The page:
The Achievement of American Liberalism: The New Deal and Its Legacies / Edition 1by William H. Chafe
Pub. Date: 12/11/2002
Publisher: Columbia University Press
The New Deal established the contours and character of modern American democracy. It created an anchor and a reference point for American liberal politics through the struggles for racial, gender, and economic equality in the five decades that followed it. Indeed, the ways that liberalism has changed in meaning since the New Deal provide a critical prism through
The New Deal established the contours and character of modern American democracy. It created an anchor and a reference point for American liberal politics through the struggles for racial, gender, and economic equality in the five decades that followed it. Indeed, the ways that liberalism has changed in meaning since the New Deal provide a critical prism through which to understand twentieth-century politics. From the consensus liberalism of the war years to the strident liberalism of the sixties to the besieged liberalism of the eighties and through the more recent national debates about welfare reform and Social Security privatization, the prominent historians gathered here explore the convoluted history of the complex legacy of the New Deal and its continuing effect on the present.
In its scope and variety of subjects, this book reflects the protean quality of American liberalism. Alan Brinkley focuses on the range of choices New Dealers faced. Alonzo Hamby traces the Democratic Party's evolving effort to incorporate New Deal traditions in the Cold War era. Richard Fried offers a fresh look at the impact of McCarthyism. Richard Polenberg situates Robert Oppenheimer, the father of the atomic bomb, in a tradition of liberal thought. And Melvin Urosfsky shows how the Roosevelt Court set the legal dimensions within which the debate about the meaning of liberalism would be conducted for decades. Other subjects include the effect of the Holocaust on relations between American Jews and African Americans; the limiting effects of racial and gender attitudes on the potential for meaningful reform; and the lasting repercussions of the tumultuous 1960s.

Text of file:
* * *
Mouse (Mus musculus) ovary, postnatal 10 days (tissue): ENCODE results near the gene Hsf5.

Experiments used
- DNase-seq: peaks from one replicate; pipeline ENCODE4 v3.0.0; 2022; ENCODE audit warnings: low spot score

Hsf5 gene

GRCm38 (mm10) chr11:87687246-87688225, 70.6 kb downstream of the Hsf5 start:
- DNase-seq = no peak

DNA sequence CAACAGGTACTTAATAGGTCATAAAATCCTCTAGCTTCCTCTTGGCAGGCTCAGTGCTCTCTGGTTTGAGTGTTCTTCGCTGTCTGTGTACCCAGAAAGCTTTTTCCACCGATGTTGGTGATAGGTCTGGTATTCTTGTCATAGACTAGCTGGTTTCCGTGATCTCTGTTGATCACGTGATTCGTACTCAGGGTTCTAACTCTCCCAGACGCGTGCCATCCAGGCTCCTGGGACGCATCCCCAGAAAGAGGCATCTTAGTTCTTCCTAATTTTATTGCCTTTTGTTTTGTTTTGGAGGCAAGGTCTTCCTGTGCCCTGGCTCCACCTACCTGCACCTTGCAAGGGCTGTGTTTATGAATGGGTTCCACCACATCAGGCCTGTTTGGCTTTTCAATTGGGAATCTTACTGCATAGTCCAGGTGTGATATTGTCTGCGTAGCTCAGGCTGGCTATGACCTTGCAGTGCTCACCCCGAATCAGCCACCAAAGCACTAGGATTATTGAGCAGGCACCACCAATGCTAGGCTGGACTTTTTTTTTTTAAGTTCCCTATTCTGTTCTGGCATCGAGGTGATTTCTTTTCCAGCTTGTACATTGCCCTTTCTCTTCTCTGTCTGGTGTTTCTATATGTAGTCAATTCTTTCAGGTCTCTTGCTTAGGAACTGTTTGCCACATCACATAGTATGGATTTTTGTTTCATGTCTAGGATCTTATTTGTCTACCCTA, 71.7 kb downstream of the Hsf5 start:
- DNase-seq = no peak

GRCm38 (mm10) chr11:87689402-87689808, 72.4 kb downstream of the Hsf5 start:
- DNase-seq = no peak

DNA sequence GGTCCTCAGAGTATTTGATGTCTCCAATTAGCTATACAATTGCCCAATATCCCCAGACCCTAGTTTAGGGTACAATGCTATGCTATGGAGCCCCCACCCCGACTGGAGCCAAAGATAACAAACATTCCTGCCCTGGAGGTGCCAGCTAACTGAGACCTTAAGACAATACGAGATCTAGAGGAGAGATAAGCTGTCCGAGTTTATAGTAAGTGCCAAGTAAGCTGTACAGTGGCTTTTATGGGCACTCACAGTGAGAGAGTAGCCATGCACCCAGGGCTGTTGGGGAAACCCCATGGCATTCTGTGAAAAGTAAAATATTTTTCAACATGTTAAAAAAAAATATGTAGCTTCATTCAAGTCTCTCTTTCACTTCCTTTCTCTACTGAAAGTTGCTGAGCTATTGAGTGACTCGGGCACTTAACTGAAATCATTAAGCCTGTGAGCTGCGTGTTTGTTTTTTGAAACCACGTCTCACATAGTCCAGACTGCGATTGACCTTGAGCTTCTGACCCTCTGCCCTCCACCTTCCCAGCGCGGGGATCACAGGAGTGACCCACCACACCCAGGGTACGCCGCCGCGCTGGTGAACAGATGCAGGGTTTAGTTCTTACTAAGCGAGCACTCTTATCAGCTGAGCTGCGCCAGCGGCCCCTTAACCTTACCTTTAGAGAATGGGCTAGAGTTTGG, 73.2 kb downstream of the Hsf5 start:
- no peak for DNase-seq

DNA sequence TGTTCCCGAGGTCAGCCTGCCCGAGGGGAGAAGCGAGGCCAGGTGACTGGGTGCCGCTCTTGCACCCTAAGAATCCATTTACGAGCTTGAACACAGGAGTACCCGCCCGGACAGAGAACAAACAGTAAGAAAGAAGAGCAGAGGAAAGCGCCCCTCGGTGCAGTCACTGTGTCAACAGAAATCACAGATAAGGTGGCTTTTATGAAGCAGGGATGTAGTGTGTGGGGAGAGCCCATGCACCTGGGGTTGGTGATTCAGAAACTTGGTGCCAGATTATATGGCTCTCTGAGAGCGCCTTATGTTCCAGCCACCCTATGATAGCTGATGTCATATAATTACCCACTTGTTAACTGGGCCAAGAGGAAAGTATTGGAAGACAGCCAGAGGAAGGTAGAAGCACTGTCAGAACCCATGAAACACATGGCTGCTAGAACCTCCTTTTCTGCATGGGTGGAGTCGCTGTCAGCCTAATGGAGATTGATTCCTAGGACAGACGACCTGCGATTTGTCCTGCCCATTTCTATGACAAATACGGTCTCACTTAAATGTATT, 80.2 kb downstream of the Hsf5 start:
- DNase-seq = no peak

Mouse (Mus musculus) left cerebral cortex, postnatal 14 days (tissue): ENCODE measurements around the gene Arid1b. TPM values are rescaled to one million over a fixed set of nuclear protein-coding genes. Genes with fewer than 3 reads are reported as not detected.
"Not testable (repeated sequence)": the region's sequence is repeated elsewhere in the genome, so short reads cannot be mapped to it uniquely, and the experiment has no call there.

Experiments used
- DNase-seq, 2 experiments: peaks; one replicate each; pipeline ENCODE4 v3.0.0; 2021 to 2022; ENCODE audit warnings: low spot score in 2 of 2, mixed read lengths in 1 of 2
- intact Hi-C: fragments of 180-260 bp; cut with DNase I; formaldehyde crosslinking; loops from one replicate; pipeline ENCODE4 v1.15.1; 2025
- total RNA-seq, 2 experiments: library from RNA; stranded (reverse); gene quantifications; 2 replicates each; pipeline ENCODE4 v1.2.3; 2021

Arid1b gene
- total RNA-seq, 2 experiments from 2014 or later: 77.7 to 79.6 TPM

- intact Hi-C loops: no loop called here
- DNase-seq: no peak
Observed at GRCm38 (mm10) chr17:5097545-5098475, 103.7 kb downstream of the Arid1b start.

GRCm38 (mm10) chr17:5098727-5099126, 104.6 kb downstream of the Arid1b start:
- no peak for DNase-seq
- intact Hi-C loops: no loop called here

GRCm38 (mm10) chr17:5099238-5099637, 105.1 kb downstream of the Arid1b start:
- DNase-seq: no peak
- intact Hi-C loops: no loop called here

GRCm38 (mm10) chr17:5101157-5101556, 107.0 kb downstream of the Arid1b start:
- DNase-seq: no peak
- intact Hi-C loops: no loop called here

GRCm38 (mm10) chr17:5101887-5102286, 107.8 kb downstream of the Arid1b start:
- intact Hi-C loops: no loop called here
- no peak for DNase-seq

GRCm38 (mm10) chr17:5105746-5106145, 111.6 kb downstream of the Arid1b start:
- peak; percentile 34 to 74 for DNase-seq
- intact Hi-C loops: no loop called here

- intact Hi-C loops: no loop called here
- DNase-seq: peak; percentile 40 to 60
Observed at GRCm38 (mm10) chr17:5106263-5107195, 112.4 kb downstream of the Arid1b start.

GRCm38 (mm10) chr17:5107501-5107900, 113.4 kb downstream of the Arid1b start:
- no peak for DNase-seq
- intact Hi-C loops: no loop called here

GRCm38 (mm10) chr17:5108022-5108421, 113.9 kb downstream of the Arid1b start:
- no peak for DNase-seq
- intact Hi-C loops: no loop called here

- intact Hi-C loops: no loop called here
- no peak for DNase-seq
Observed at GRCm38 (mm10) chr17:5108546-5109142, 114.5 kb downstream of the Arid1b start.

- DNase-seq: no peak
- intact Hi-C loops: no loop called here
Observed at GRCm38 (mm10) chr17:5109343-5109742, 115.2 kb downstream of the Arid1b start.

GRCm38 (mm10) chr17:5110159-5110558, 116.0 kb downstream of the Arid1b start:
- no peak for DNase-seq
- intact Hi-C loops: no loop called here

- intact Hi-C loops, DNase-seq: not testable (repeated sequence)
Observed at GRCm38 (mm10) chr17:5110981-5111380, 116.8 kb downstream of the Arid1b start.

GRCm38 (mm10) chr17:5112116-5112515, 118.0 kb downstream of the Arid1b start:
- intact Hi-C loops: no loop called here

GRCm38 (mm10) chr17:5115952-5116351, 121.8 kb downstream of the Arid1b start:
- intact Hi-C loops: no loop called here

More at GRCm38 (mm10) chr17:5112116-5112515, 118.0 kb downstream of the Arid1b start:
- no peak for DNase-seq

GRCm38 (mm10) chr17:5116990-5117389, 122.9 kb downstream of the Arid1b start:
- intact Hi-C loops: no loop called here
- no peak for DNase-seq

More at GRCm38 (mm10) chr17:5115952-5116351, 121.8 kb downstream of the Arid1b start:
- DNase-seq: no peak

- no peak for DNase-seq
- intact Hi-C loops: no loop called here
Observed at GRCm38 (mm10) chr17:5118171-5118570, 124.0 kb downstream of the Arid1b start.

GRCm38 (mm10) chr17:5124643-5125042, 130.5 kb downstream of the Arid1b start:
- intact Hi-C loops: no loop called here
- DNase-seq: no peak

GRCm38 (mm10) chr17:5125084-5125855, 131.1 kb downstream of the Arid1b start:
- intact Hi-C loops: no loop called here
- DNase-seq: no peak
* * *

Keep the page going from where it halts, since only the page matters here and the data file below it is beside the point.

Provocative, illuminating and sure to raise questions for future study, The Achievement of American Liberalism testifies to a vibrant and vital field of inquiry.
- Columbia University Press
- Publication date:
- Edition description:
- New Edition
- Product dimensions:
- 6.08(w) x 9.16(h) x 0.76(d)
- Age Range:
- 18 Years
Table of Contents
ContributorsIntroduction, by William H. Chafe1. The New Deal Experiments, by Alan Brinkley2. High Tide: Roosevelt, Truman, and the Democratic Party, 1932-1952, by Alonzo L. Hamby3. The Roosevelt Court, by Melvin I. Urofsky4. Voting Against the Hammer and Sickle: Communism as an Issue in American Politics, by Richard M. Fried5. The Ethical Responsibilities of the Scientist: The Case of J. Robert Oppenheimer, by Richard Polenberg6. Race in America: The Ultimate Test of Liberalism, by William H. Chafe7. African Americans, American Jews, and the Holocaust, by Harvard Sitkoff8. Race, Rock and Roll, and the Rigged Society: The Payola Scandal and the Political Culture of the 1950s, by Steven F. Lawson9. "A Revolution But Half Accomplished'': The Twentieth Century's Engagement with Child-Raising, Women's Work, and Feminism, by Cynthia Harrison10. Race, Class, and Gender in Southern History: Forces That Unite, Forces That Divide,, by William H. Chafe11. Liberalism After the Sixties: A Reconnaissance, by Otis L. Graham JrIndex
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